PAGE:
When writing a paper, a patient reading alone can provide an insight that guarantees a great work of this type. How to Outline a Philosophy Paper? A philosophy essay has a standard outline made of introduction, body paragraphs, and conclusion while a philosophy research paper has much more sections methods, findings, discussion, appendix, etc.
So, how to write a philosophy paper outline? However, this section always appears at the beginning, and we should discuss how to write a philosophy paper introduction. How to Write an Introduction for a Philosophy Paper? Brief Advice When having doubt how to start a philosophy paper, insert your thesis statement in there.
The best way to start your essay is to involve a hook sentence. It could be anything: from a funny joke to the dramatic statistics depending on your topic and tone of the paper. You may also start with a capturing question. Then, share the basic information about the issue.
End up with a thesis statement. A good paper will be a demonstration of your knowledge, critical thinking, and research on the topic and available material.
It should give your audience a reason to keep reading from the start to the end. Preparing an initial draft will be much easier if you have planned everything and read all required materials. But this is not enough as there are many other things you have to consider for a good essay paper. You will need to take care of writing style, the paper structure, the formatting and the quality of writing. Keep reading to know about the phases of writing a good philosophical essay. Preparing for your philosophy research paper This is the first and very important phase as in this phase you will get yourself ready with all that you need to prepare a draft.
At this phase, you have to read relevant materials and take notes of important points. In this respect, philosophy is more like a science than the other humanities. Hence, when you discuss the views or arguments of Philosopher X, it's important that you establish that X really does say what you think he says. If you don't explain what you take Philosopher X's view to be, your reader cannot judge whether the criticism you offer of X is a good criticism, or whether it is simply based on your misunderstanding or misinterpretation of X's views.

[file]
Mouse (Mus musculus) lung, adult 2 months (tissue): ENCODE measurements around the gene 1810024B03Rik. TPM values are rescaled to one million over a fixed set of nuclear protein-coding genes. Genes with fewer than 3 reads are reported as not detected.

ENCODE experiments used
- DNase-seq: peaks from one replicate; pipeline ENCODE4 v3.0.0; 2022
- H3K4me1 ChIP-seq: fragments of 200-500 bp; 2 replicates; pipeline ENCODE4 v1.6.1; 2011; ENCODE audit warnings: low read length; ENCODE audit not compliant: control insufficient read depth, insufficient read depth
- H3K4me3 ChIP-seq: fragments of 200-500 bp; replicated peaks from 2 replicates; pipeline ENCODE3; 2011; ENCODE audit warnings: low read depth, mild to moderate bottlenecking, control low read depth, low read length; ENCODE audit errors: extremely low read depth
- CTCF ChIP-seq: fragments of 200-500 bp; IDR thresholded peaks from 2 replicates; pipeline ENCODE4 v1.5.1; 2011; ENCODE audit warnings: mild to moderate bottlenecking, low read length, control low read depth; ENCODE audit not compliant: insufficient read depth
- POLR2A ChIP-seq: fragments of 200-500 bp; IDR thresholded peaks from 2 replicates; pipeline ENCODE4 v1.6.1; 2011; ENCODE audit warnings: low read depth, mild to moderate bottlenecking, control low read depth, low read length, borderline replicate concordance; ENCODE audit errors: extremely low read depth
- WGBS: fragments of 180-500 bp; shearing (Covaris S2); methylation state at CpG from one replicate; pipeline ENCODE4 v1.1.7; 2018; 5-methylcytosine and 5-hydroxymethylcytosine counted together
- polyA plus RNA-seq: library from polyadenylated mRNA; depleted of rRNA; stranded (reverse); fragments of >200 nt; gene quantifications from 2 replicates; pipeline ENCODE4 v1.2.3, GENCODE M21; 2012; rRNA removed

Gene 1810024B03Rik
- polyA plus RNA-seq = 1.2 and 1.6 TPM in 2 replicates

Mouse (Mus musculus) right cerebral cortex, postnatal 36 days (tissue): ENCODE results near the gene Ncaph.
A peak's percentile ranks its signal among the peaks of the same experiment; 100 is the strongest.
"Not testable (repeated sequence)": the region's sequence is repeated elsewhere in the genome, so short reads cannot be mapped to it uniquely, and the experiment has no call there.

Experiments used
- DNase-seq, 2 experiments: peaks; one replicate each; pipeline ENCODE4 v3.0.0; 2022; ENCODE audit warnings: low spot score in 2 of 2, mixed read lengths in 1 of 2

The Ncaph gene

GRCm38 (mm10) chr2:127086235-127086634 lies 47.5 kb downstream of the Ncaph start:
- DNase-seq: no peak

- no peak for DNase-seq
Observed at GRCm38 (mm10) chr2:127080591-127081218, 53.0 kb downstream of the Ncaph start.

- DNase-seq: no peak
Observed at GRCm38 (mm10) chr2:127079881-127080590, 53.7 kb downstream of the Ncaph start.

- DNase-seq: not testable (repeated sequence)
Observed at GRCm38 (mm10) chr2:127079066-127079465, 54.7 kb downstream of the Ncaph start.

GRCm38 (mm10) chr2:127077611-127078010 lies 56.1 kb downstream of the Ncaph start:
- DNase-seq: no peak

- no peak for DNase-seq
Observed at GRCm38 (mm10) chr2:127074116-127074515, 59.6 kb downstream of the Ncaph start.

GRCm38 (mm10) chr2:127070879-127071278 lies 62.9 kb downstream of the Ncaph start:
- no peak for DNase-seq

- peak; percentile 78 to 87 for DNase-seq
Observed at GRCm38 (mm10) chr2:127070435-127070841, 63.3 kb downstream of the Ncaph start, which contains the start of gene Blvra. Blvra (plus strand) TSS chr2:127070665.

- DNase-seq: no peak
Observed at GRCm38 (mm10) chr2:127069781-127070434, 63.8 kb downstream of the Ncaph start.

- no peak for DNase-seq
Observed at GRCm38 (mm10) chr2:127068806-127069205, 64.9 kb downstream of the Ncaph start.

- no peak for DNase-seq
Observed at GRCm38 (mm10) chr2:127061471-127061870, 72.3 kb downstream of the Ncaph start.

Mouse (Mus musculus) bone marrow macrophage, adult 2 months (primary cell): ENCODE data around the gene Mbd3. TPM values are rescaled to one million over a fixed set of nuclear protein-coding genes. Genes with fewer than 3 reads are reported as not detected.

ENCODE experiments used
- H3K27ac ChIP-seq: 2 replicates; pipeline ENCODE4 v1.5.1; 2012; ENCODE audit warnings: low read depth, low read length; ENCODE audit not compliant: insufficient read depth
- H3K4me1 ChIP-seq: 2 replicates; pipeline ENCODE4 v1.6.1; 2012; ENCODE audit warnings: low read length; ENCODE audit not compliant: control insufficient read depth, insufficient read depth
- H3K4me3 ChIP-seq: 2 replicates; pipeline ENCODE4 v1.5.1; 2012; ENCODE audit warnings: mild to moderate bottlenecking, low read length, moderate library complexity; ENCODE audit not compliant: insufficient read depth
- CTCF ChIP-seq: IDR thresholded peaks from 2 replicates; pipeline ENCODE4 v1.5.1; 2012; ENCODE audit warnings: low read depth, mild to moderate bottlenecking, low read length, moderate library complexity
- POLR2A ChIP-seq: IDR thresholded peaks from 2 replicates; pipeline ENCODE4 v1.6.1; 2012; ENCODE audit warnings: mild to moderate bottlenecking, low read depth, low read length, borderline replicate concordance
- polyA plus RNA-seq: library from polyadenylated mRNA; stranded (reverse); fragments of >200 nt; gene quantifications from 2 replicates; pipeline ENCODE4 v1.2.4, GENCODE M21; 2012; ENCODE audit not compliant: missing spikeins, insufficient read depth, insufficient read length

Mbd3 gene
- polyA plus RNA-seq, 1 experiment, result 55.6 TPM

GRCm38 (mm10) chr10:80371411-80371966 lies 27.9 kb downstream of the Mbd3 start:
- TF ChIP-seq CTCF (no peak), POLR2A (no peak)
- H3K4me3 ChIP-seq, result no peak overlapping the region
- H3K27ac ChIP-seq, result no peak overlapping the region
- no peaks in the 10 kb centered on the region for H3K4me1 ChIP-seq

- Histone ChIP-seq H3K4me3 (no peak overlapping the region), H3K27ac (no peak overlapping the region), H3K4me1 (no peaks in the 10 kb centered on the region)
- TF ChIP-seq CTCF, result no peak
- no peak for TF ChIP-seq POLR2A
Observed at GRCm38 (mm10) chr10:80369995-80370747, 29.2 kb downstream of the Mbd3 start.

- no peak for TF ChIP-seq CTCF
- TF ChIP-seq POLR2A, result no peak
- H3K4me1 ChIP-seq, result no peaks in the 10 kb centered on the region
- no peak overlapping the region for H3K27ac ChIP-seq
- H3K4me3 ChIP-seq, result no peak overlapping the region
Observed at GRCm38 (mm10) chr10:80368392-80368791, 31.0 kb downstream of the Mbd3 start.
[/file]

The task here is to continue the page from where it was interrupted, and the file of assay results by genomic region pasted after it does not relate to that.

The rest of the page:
At least half of the work in philosophy is making sure that you've got your opponent's position right. Don't think of this as an annoying preliminary to doing the real philosophy. This is part of the real philosophical work.
When a passage from a text is particularly useful in supporting your interpretation of some philosopher's views, it may be helpful to quote the passage directly. Be sure to specify where the passage can be found. However, direct quotations should be used sparingly.
It is seldom necessary to quote more than a few sentences. Often it will be more appropriate to paraphrase what X says, rather than to quote him directly. When you are paraphrasing what somebody else said, be sure to say so. And here too, cite the pages you're referring to. Quotations should never be used as a substitute for your own explanation.
When you do quote an author, always explain what the quotation says in your own words. If the quoted passage contains an argument, reconstruct the argument in more explicit, straightforward terms.
If the quoted passage contains a central claim or assumption, give examples to illustrate the author's point, and, if necessary, distinguish the author's claim from other claims with which it might be confused. Philosophers sometimes do say outrageous things, but if the view you're attributing to a philosopher seems to be obviously crazy, then you should think hard about whether he really does say what you think he says. Use your imagination. Try to figure out what reasonable position the philosopher could have had in mind, and direct your arguments against that.
It is pointless to argue against a position so ridiculous that no one ever believed it in the first place, and that can be refuted effortlessly. It is permissible for you to discuss a view you think a philosopher might have held, or should have held, though you can't find any evidence of that view in the text. When you do this, though, you should explicitly say so. Say something like, "Philosopher X doesn't explicitly say that P, but it seems to me that he might have believed it, because Don't try to say everything you know about X's views.